Watching a recent viral video, featuring a policewoman apparently slapping a female pupil at Kwekwe High School (where I also did my six years of secondary education between 1987 and 1992) – for ostensibly failing to don a face mask, in the midst of the ravaging COVID-19 pandemic – touched the very core of my
Watching a recent viral video, featuring a policewoman apparently slapping a female pupil at Kwekwe High School (where I also did my six years of secondary education between 1987 and 1992) – for ostensibly failing to don a face mask, in the midst of the ravaging COVID-19 pandemic – touched the very core of my heart, as I found myself saying, “Not again”, at this seemingly unending streak of the brazen violation of human rights, committed with scant regard for the defenceless population, who would normally expect and seek protection from the very same people who are abusing them.
Nonetheless, whilst still pondering on this issue, in the midst of a barrage of questions as to the root of such rage and violence amongst our otherwise highly professional and competent security personnel, an anecdote that most of us have most likely heard before, immediately came to mind.
There is a story of a man who had been ill-treated at work by his boss, yet due to understandable fear of losing his job, did not complain, but rather went home filled with pent up anger, and proceeded to beat up his wife. The wife, similarly fearing her husband’s further abuse, did not resist, instead opting to vent her own infuriation on the children – who in turn, went on the kick and beat up the dog.
As much as this may sound throughly amusing, however, its implications are nothing entertaining, but touch the very core of our society as a people – and, this also includes our own security sector.
Indeed, the actions of the man, wife, and children in the tale, are far from excusable – as there can never be any justification for abusing the weaker amongst us, and is, in fact, a form of cowardly bullying – nonetheless, tracing the origins of such despicable and unacceptable behavior is the best way of eradicating it.
As world-renowned Zimbabwe musician, the late national hero Oliver ‘Tuku’ Mtukudzi, aptly articulated by singing, “Tanga waona kuti chakonzera musoro kutema chii” – loosely meaning, we should always diagnose the reason for a headache, as opposed to merely treating the symptoms.
In other words, if we ever hope to solve a problem, we need to understand its root cause, then deal with that – since treating what we perceive on the surface does not resolve anything, but is merely cosmetic and temporary.
This takes us back to the never-ending ‘pandemic’ of security forces’ wanton abuse of defenceless citizens.
Indeed, this behavior can never, and will never, be excused – for whatever reason – since, every officer is held at very high standards in fulfilling their constitutional obligations of, most prominently, preserving internal security of Zimbabwe, protecting and securing the lives and property of the people, and maintaining law and order [Section 219(1)] – and as such, can not be expected to be ones at the forefront of breaking the law by manhandling citizens, or being a threat to individuals’ security.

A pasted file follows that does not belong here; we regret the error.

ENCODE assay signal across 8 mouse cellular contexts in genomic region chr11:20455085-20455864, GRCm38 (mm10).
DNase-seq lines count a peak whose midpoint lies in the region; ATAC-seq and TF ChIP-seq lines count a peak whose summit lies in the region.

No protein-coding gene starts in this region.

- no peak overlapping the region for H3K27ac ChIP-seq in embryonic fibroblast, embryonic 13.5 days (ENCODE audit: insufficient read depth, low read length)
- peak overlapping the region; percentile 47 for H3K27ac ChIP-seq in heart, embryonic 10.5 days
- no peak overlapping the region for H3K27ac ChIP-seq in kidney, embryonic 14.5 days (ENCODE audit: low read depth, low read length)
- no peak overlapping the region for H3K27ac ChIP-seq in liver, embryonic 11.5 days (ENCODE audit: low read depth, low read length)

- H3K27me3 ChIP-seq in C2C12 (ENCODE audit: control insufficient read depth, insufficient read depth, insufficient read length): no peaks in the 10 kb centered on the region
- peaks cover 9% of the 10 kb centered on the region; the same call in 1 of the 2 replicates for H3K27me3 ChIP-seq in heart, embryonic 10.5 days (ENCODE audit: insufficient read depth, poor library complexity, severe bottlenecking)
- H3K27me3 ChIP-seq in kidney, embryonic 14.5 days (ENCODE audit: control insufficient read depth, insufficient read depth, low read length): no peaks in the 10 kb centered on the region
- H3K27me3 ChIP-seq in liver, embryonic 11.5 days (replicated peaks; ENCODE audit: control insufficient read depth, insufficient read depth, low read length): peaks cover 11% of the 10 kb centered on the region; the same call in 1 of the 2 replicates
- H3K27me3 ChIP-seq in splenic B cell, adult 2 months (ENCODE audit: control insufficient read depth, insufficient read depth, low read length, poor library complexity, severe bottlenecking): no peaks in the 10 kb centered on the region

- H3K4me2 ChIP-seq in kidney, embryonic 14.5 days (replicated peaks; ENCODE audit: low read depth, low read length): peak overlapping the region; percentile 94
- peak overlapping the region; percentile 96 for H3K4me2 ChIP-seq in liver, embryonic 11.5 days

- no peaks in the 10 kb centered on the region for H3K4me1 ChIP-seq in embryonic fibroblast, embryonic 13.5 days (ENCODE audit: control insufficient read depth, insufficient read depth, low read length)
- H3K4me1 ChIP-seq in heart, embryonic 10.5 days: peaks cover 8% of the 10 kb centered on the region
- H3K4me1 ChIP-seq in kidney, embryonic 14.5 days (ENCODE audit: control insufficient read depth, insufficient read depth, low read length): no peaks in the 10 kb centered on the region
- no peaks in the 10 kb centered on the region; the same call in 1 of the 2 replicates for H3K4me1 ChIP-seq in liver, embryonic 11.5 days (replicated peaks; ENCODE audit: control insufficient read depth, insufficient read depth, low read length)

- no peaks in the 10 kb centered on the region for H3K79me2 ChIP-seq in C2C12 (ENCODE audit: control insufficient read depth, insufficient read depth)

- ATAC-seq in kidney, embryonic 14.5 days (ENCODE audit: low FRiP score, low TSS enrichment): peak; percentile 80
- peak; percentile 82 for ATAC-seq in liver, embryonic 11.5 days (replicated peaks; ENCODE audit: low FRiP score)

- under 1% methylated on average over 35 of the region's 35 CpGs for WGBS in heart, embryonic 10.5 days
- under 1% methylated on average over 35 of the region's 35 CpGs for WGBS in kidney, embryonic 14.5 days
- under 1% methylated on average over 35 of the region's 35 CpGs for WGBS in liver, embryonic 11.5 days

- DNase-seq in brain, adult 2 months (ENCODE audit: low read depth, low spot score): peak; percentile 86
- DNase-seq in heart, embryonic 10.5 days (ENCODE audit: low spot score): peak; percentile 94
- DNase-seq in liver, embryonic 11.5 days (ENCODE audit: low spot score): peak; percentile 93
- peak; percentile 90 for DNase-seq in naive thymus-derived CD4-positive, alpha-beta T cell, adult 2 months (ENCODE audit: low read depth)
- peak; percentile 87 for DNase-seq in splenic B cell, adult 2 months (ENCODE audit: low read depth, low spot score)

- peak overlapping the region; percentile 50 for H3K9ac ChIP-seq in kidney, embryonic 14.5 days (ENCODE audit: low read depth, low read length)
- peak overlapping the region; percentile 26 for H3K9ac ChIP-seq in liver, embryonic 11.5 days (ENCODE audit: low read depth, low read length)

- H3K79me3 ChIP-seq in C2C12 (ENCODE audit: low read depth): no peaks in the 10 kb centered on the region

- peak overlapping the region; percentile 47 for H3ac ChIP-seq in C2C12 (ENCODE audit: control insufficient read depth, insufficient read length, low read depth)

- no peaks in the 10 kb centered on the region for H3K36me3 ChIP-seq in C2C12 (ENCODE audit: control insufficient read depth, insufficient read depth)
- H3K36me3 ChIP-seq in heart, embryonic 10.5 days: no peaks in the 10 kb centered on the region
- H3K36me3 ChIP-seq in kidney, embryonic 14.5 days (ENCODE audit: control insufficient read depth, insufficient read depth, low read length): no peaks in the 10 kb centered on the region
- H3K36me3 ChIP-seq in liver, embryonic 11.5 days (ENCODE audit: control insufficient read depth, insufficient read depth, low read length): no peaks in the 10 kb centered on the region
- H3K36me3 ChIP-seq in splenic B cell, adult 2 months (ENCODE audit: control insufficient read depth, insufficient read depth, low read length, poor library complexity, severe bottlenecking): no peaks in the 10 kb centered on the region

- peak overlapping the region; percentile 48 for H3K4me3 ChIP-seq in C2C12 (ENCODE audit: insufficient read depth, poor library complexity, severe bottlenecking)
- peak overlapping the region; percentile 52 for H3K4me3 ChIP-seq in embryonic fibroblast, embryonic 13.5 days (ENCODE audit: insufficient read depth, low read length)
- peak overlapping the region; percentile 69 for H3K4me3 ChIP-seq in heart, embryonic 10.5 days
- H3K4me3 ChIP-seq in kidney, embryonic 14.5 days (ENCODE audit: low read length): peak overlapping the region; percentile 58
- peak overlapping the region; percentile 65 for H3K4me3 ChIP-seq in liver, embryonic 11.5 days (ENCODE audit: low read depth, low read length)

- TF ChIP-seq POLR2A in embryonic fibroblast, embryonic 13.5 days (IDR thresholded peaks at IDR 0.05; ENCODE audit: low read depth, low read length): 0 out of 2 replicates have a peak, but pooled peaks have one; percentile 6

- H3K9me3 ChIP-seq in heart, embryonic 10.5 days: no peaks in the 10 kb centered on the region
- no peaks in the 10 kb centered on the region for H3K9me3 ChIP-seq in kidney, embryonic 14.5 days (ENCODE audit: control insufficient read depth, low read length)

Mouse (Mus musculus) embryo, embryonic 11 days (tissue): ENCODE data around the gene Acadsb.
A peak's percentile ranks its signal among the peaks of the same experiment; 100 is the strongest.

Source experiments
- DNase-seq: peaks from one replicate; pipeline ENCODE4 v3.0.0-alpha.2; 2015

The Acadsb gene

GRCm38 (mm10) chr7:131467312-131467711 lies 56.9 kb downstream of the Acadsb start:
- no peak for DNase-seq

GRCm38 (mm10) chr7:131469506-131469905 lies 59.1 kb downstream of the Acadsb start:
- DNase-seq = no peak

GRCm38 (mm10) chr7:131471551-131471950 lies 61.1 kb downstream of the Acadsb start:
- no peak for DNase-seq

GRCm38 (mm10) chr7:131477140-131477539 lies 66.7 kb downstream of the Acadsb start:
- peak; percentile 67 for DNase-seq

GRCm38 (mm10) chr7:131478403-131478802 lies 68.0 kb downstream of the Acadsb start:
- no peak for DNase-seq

Be that as it may, returning to the earlier story of the man ill-treated by his boss, it would be grossly erroneous for us not to delve deeper into the possible root causes of this brutal mentality by the security forces, mainly against the population – as simply concentrating on the symptoms would never solve this problem.
Are our security officers truly angry or hateful towards the ordinary citizenry of Zimbabwe?
As much as we have witnessed countless acts of brazen cruelty and barbarity by our forces, after being deployed by the opportunistic elitist ruling clique to brutalize and even commit heinous atrocities, largely against opposition parties, and human rights activists – we can not seriously attribute the beating up of a schoolgirl, for not wearing a face mask, to the same.
Could this not be instigated by something entirely different?
Would it be outrageous if we were to say that our security forces are just as disgruntled as all other Zimbabweans – especially, those in the civil service – who have had to endure untold suffering under unsustainable and unbearable economic challenges, whilst undertaking a seemingly thankless, but dangerous job?
The authorities should never take this disgruntlement by the civil service, including security sector, for granted – as this is a ticking time-bomb, that requires to be treated with the urgency and seriousness it deserves.
For the regime to merely watch, whilst such clear expressions of displeasure play out in public, against a defenceless population, is not only foolish, but a real danger for the country’s own security – because, as with any other pent up anger, this will blow up sooner or later, and the results are seldom good.
Let us not forget that, even that ill-treated man will inevitably pluck up the courage to stand up against his boss, the wife will be fed up enough to take action against her abusive husband, the children may speak up against their mother’s beatings up, and the dog could just bite back.
Such despicable scenes of citizens being abused by those entrusted to protect them – as much as never excusable – should be a loud wake up call for the Zimbabwe authorities to finally tackle the plight of all its employees with the seriousness it deserves – as merely giving meaningless and cosmetic salary increments, under pathetic conditions of service, no longer cuts it.
© Tendai Ruben Mbofana is a social justice activist, writer, author, and speaker. Please feel free to contact him on WhatsApp: +263733399640 / +263715667700, or Calls Only: +263782283975, or email: firstname.lastname@example.org.